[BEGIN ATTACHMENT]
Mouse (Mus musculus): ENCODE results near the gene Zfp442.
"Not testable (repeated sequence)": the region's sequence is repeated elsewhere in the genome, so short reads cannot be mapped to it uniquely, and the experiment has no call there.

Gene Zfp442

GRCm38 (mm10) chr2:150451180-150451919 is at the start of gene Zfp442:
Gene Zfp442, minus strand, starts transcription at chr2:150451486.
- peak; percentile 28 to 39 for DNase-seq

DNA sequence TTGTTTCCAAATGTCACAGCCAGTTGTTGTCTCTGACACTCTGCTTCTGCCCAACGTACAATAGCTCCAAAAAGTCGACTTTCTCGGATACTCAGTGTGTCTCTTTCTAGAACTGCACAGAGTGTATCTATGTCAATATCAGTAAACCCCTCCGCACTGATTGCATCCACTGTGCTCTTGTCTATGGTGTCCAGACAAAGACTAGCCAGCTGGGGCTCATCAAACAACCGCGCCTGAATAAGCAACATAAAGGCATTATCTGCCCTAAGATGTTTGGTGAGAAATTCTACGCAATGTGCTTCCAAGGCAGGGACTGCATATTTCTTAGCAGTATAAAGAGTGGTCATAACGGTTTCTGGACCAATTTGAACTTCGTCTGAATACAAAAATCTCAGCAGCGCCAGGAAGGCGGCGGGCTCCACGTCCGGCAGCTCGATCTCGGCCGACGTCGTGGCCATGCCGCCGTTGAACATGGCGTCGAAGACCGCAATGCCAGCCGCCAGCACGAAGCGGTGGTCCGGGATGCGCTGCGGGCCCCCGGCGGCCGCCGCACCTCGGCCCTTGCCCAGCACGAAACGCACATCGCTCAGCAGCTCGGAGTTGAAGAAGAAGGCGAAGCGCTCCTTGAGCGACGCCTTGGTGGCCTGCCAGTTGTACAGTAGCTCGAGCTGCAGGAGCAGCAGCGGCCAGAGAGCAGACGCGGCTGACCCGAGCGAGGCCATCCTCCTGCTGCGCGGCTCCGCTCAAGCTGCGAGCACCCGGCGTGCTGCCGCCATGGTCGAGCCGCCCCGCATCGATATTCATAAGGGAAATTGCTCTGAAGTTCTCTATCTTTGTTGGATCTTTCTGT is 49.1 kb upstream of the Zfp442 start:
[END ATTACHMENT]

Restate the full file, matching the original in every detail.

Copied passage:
Mouse (Mus musculus): ENCODE results near the gene Zfp442.
"Not testable (repeated sequence)": the region's sequence is repeated elsewhere in the genome, so short reads cannot be mapped to it uniquely, and the experiment has no call there.

Gene Zfp442

GRCm38 (mm10) chr2:150451180-150451919 is at the start of gene Zfp442:
Gene Zfp442, minus strand, starts transcription at chr2:150451486.
- peak; percentile 28 to 39 for DNase-seq

DNA sequence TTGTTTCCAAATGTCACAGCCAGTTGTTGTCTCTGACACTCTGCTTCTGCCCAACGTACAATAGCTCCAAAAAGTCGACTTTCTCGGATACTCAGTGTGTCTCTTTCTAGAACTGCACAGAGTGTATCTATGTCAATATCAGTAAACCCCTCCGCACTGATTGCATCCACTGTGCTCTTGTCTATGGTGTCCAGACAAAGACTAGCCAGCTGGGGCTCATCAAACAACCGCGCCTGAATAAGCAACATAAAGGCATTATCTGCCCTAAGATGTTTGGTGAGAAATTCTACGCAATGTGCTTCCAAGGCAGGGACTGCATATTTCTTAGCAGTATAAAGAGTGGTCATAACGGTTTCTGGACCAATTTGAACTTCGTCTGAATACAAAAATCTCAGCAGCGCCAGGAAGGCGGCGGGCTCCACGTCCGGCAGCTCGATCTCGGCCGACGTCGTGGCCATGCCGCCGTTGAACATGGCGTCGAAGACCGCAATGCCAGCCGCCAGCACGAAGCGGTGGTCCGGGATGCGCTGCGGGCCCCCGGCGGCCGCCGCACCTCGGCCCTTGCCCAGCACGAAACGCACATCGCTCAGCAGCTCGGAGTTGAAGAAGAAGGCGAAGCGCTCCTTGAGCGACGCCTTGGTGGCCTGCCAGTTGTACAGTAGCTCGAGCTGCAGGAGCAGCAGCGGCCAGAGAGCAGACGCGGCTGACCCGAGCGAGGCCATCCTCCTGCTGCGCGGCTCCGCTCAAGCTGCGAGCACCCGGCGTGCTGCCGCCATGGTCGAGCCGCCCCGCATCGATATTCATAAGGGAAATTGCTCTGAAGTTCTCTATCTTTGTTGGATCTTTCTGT is 49.1 kb upstream of the Zfp442 start: